The NTA and FTA would both be stronger if they worked together
In 1959, or thereabouts, a small, dedicated and forward-thinking group of trappers put their heads together and started an organization they called the National Trappers Association. Things were pretty amicable for a few years, but it didn’t last. About a decade later, 1968 to be precise, a series of internal squabbles led to a splinter group breaking off from the NTA and forming a second national trappers group. This offshoot called itself the Fur Takers of America.
I’m not well versed on the specifics of disagreements that led to the split, and frankly I don’t give a damn what they were anyway. It’s pretty safe to say they were petty and insignificant though, at least when compared to the larger, more important reason for having trappers’ organizations in the first place, which, of course, is to give ourselves the necessary organizational powers and strength of numbers to defend ourselves from the anti-trapping, anti-hunting element.
Or, at least, that’s what the reason ought to be. Instead, politics and egos got in the way, and now we have two national organizations instead of one, both ostensibly working for the same goals but working independently of each other to achieve them.
The main thing the FTA and NTA accomplished when they split the sheet 45 years ago was to weaken the trapping industry as a whole. Since then, both organizations have spent millions of dollars duplicating efforts to protect trappers and trapping. The NTA has its programs and its magazine and its agenda, and so does the FTA, and much of this stuff – if not most of it – is largely redundant. The trapping industry would be much better off if the two organizations would make more of an effort to work together instead of each largely ignoring the other, as is usually the case now.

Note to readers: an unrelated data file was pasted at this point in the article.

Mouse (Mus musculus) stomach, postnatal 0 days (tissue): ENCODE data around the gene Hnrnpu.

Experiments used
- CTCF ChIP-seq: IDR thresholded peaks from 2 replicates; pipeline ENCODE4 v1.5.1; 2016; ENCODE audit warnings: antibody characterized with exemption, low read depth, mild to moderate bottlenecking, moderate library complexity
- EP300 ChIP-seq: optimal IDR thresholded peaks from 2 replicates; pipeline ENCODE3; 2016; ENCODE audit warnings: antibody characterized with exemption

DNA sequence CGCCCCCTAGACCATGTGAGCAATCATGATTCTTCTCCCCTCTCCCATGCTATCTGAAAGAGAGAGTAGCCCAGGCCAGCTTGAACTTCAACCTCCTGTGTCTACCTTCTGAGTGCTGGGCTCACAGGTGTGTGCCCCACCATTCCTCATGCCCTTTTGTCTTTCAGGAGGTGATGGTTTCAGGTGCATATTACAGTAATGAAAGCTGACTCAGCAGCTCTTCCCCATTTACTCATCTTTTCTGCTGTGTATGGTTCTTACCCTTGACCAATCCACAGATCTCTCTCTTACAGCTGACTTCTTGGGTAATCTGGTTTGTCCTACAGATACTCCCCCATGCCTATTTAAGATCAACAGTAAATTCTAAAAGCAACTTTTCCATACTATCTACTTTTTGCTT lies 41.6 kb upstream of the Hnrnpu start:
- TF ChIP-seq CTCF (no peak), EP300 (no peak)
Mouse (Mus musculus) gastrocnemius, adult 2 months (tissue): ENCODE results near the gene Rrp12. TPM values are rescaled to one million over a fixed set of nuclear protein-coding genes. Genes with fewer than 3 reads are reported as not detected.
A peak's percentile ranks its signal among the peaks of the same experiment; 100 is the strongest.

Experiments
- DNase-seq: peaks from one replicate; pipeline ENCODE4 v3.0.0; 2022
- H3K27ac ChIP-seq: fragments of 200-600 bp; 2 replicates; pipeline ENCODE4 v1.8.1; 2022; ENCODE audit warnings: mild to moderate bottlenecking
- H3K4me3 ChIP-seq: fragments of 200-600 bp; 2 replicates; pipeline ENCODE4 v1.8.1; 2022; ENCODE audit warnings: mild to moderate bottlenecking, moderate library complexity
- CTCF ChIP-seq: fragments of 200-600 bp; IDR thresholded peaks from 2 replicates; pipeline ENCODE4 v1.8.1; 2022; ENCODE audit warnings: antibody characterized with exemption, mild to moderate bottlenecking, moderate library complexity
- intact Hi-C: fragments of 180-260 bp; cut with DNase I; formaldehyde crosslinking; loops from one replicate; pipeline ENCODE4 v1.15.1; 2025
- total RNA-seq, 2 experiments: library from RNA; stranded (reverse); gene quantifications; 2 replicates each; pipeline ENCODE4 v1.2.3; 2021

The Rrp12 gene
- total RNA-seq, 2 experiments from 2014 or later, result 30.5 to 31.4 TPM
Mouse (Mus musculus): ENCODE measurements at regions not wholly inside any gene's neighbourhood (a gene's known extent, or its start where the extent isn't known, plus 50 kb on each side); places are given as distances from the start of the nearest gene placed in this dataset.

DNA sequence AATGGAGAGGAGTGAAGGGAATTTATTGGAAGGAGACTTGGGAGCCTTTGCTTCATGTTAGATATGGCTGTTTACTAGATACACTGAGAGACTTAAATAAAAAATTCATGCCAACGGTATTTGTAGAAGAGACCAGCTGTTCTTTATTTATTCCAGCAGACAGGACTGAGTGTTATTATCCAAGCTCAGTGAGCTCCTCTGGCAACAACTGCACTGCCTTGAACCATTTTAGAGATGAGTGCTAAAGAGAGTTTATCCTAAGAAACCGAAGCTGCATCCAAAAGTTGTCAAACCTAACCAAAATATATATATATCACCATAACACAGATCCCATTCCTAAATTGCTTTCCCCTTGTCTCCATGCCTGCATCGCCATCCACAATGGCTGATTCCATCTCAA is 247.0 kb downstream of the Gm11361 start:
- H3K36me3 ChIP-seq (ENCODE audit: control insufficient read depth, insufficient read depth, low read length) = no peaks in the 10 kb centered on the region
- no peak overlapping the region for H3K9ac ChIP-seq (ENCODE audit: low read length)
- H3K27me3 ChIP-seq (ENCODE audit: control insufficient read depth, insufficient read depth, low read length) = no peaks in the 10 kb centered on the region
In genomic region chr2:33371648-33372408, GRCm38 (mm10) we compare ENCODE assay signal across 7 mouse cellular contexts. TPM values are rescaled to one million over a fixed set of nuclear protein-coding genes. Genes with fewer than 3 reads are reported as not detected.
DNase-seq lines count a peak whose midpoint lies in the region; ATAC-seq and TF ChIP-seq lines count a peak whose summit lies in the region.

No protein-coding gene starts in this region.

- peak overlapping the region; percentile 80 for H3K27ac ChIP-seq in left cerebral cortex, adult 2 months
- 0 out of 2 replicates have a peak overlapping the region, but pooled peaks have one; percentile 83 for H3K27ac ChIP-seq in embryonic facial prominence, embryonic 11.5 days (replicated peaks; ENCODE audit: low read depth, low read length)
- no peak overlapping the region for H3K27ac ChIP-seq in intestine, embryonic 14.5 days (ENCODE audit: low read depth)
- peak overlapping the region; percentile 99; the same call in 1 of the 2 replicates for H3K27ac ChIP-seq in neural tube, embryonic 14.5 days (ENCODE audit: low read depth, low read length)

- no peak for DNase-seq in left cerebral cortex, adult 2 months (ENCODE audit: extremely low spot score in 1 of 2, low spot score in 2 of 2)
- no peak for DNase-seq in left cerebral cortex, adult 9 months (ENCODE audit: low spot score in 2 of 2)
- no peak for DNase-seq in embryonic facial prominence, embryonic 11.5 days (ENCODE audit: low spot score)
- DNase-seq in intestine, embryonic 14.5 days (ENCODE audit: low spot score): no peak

It’s not that I think either of these fine organizations is unimportant. Far from it. Both are vital to our continued well being as trappers and fur harvesters, and both organizations have a well-trained network of volunteers and paid staff who continue to carry the torch for us in Washington D.C. and elsewhere. The point I’m trying to make here is that we’d be better served if both the NTA and FTA could somehow set aside the issue of which is the better organization, and work together to get important things done.
In closing, I’ll say that I’m already aware this is going to land me in hot water. Write letters or emails if you want, and tell me how wrong I am. My skin is tough enough and my head is hard enough that I don’t much care, and it’s time somebody said something.
Because the thing is, I’m not wrong about this.
Jim Spencer, of Calico Rock, Ark., is executive editor of T&PC. To contact Jim, send e-mails to firstname.lastname@example.org. Visit his website at www.treblehookunlimited.com.